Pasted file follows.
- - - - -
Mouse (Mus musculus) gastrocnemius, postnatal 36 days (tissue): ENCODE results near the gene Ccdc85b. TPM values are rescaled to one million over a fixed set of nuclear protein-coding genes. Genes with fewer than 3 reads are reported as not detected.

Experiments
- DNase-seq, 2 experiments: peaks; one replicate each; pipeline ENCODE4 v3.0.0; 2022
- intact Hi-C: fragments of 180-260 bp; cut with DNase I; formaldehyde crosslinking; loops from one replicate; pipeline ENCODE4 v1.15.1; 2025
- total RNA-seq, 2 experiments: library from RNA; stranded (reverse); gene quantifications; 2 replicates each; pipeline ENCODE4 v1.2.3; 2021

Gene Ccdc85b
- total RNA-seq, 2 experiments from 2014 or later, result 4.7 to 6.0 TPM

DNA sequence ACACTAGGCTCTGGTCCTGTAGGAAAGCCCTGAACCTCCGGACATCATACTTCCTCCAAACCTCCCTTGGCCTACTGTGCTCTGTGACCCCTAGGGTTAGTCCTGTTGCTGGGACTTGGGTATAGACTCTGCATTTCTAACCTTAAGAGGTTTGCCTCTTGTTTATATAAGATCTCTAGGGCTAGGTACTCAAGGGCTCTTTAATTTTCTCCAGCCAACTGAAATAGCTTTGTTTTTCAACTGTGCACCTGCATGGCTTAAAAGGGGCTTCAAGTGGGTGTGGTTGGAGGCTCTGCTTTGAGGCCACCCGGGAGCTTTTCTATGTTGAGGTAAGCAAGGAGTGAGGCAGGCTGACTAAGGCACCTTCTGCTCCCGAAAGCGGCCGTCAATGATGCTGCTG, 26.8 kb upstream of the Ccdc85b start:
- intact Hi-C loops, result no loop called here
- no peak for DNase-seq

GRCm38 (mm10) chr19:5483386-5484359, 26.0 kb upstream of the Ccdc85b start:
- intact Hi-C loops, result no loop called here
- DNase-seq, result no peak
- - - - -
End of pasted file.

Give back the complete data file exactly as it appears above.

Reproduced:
Mouse (Mus musculus) gastrocnemius, postnatal 36 days (tissue): ENCODE results near the gene Ccdc85b. TPM values are rescaled to one million over a fixed set of nuclear protein-coding genes. Genes with fewer than 3 reads are reported as not detected.

Experiments
- DNase-seq, 2 experiments: peaks; one replicate each; pipeline ENCODE4 v3.0.0; 2022
- intact Hi-C: fragments of 180-260 bp; cut with DNase I; formaldehyde crosslinking; loops from one replicate; pipeline ENCODE4 v1.15.1; 2025
- total RNA-seq, 2 experiments: library from RNA; stranded (reverse); gene quantifications; 2 replicates each; pipeline ENCODE4 v1.2.3; 2021

Gene Ccdc85b
- total RNA-seq, 2 experiments from 2014 or later, result 4.7 to 6.0 TPM

DNA sequence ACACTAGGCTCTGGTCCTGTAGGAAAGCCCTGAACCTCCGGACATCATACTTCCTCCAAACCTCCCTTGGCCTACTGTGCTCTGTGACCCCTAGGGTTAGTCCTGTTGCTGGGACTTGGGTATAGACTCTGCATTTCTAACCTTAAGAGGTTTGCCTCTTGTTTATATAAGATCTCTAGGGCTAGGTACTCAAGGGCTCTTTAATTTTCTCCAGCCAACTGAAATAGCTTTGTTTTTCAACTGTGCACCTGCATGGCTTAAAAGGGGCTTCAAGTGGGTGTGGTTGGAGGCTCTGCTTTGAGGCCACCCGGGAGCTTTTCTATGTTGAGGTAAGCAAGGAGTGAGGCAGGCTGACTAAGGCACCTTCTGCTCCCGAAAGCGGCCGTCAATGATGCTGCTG, 26.8 kb upstream of the Ccdc85b start:
- intact Hi-C loops, result no loop called here
- no peak for DNase-seq

GRCm38 (mm10) chr19:5483386-5484359, 26.0 kb upstream of the Ccdc85b start:
- intact Hi-C loops, result no loop called here
- DNase-seq, result no peak